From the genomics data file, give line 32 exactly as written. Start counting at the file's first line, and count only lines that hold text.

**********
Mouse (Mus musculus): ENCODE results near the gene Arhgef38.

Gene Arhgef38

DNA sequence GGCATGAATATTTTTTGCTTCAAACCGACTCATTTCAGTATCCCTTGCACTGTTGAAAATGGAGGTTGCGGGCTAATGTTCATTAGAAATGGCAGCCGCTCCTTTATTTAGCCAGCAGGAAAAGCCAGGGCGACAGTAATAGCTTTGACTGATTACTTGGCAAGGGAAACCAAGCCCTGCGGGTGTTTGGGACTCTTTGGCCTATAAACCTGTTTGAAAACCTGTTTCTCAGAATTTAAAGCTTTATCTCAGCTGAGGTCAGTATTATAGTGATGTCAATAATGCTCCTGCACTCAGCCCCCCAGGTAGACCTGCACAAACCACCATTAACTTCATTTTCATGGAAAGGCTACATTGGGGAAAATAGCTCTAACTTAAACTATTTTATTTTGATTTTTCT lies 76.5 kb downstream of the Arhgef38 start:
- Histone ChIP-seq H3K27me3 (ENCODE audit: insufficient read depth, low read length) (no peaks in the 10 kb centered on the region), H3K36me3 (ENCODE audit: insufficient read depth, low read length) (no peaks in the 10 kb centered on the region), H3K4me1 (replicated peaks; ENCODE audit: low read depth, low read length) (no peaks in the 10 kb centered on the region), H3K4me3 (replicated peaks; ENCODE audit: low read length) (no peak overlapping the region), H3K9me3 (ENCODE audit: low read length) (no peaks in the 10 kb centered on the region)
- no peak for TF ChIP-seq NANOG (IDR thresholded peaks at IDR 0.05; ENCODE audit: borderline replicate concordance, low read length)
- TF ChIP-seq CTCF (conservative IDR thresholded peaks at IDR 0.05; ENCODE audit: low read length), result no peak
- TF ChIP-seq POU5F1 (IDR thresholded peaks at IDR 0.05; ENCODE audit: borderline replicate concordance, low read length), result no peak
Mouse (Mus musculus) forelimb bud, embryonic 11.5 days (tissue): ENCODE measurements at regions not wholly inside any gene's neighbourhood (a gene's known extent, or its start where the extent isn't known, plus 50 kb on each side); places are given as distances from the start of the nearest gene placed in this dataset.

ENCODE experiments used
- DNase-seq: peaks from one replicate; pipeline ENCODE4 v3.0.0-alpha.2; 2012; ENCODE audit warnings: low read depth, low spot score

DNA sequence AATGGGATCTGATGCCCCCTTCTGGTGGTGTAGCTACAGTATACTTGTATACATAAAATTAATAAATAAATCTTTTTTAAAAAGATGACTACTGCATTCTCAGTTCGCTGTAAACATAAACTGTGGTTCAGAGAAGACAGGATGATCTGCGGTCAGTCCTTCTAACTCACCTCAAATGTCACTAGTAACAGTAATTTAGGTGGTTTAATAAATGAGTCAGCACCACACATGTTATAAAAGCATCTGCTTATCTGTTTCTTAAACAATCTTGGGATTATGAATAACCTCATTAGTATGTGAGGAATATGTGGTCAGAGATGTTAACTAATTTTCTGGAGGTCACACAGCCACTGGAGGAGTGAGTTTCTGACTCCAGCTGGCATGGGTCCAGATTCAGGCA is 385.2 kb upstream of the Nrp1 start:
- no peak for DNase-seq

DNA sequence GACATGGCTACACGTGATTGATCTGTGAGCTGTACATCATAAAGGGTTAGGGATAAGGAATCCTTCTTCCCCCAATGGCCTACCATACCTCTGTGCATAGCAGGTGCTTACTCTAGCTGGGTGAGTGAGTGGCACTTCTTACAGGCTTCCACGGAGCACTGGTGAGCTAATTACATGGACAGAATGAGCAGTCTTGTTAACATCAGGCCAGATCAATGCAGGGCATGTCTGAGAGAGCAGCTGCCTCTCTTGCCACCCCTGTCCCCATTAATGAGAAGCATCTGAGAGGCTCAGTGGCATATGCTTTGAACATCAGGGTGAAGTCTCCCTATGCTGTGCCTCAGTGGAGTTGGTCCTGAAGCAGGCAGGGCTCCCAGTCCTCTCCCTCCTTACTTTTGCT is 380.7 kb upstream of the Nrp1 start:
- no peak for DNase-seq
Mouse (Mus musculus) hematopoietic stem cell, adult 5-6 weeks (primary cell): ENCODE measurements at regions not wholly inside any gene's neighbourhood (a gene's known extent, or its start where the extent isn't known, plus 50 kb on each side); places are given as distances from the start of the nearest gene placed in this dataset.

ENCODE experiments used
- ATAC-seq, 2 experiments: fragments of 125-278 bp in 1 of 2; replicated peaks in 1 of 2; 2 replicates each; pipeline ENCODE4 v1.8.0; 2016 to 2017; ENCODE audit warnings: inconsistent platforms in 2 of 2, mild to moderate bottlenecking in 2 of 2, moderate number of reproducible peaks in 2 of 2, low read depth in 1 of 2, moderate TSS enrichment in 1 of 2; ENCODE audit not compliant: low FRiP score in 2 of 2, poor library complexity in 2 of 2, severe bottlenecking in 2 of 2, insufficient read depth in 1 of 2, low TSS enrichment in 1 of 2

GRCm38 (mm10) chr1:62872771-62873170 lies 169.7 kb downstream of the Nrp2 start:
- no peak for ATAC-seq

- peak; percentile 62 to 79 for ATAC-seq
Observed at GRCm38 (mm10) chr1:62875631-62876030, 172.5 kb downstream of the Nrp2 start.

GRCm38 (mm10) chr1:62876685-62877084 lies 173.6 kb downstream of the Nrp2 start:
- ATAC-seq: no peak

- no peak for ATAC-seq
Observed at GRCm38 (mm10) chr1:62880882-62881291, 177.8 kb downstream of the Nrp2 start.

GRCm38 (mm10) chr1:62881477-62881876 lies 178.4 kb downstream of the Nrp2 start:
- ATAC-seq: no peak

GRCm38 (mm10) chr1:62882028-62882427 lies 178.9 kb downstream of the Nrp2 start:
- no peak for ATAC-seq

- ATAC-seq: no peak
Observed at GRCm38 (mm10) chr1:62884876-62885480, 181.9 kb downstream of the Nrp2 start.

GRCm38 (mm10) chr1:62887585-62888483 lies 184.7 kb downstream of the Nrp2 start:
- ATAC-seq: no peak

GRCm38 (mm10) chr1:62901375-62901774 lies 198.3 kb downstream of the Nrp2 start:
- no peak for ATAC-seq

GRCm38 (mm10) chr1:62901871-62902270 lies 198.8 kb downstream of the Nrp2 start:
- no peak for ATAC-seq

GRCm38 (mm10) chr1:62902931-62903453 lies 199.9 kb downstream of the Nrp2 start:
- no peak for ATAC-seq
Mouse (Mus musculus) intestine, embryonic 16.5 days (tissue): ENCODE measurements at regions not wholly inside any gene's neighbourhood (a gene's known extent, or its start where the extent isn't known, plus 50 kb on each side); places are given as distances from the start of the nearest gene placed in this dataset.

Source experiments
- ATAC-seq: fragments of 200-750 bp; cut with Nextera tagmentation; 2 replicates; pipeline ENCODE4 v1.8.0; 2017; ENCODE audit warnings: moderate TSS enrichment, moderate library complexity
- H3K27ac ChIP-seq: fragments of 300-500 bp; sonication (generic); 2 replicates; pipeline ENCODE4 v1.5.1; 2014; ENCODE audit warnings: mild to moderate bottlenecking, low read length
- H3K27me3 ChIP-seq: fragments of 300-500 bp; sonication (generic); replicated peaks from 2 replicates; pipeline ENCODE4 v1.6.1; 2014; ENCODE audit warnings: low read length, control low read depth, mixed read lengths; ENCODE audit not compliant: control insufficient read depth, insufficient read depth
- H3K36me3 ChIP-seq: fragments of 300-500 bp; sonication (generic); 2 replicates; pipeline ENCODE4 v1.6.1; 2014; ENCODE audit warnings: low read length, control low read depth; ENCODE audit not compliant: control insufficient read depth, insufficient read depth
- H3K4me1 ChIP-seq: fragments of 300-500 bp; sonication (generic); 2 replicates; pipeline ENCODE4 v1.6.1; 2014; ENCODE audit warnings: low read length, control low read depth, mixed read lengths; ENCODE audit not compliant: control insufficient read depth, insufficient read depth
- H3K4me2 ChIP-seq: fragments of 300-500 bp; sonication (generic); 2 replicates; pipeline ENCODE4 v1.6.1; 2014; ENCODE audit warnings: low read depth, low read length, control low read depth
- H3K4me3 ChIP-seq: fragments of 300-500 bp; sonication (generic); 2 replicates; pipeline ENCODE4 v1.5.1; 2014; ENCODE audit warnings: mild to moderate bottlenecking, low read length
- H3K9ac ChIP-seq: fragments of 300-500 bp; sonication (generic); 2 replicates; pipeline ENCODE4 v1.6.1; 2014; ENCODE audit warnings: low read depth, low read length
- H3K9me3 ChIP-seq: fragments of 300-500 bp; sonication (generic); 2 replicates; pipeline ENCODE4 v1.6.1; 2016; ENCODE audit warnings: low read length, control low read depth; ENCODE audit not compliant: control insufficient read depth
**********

GRCm38 (mm10) chr1:62887585-62888483 lies 184.7 kb downstream of the Nrp2 start: